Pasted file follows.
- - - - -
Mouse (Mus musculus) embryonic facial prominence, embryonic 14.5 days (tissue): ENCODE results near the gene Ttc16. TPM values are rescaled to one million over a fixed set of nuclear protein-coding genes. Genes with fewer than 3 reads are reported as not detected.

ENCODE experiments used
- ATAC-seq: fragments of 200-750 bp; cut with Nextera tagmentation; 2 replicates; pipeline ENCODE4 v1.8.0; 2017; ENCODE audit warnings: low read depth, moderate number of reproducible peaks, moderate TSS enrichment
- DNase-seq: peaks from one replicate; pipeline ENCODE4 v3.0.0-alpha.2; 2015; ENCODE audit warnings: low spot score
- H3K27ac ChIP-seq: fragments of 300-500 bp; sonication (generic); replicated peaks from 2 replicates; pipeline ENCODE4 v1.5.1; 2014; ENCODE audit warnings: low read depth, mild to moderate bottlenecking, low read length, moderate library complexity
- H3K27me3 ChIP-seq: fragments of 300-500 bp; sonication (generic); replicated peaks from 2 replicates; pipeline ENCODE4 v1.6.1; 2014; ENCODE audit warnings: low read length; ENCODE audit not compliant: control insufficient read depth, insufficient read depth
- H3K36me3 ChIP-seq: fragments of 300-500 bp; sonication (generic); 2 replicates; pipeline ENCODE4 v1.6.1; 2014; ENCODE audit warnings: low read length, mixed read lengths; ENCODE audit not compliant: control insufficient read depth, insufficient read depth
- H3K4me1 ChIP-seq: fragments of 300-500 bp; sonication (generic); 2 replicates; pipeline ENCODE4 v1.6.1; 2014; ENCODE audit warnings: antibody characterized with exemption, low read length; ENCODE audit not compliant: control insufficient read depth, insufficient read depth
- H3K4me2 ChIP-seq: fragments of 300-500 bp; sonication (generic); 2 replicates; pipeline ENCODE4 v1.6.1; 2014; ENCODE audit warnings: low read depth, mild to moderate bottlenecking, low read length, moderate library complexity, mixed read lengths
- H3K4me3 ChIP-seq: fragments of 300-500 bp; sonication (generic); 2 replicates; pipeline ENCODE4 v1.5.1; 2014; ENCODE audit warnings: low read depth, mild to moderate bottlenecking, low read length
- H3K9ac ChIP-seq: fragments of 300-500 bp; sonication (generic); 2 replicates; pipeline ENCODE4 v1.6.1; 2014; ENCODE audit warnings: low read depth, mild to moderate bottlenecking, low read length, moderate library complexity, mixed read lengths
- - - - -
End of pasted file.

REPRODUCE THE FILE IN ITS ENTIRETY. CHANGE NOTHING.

Mouse (Mus musculus) embryonic facial prominence, embryonic 14.5 days (tissue): ENCODE results near the gene Ttc16. TPM values are rescaled to one million over a fixed set of nuclear protein-coding genes. Genes with fewer than 3 reads are reported as not detected.

ENCODE experiments used
- ATAC-seq: fragments of 200-750 bp; cut with Nextera tagmentation; 2 replicates; pipeline ENCODE4 v1.8.0; 2017; ENCODE audit warnings: low read depth, moderate number of reproducible peaks, moderate TSS enrichment
- DNase-seq: peaks from one replicate; pipeline ENCODE4 v3.0.0-alpha.2; 2015; ENCODE audit warnings: low spot score
- H3K27ac ChIP-seq: fragments of 300-500 bp; sonication (generic); replicated peaks from 2 replicates; pipeline ENCODE4 v1.5.1; 2014; ENCODE audit warnings: low read depth, mild to moderate bottlenecking, low read length, moderate library complexity
- H3K27me3 ChIP-seq: fragments of 300-500 bp; sonication (generic); replicated peaks from 2 replicates; pipeline ENCODE4 v1.6.1; 2014; ENCODE audit warnings: low read length; ENCODE audit not compliant: control insufficient read depth, insufficient read depth
- H3K36me3 ChIP-seq: fragments of 300-500 bp; sonication (generic); 2 replicates; pipeline ENCODE4 v1.6.1; 2014; ENCODE audit warnings: low read length, mixed read lengths; ENCODE audit not compliant: control insufficient read depth, insufficient read depth
- H3K4me1 ChIP-seq: fragments of 300-500 bp; sonication (generic); 2 replicates; pipeline ENCODE4 v1.6.1; 2014; ENCODE audit warnings: antibody characterized with exemption, low read length; ENCODE audit not compliant: control insufficient read depth, insufficient read depth
- H3K4me2 ChIP-seq: fragments of 300-500 bp; sonication (generic); 2 replicates; pipeline ENCODE4 v1.6.1; 2014; ENCODE audit warnings: low read depth, mild to moderate bottlenecking, low read length, moderate library complexity, mixed read lengths
- H3K4me3 ChIP-seq: fragments of 300-500 bp; sonication (generic); 2 replicates; pipeline ENCODE4 v1.5.1; 2014; ENCODE audit warnings: low read depth, mild to moderate bottlenecking, low read length
- H3K9ac ChIP-seq: fragments of 300-500 bp; sonication (generic); 2 replicates; pipeline ENCODE4 v1.6.1; 2014; ENCODE audit warnings: low read depth, mild to moderate bottlenecking, low read length, moderate library complexity, mixed read lengths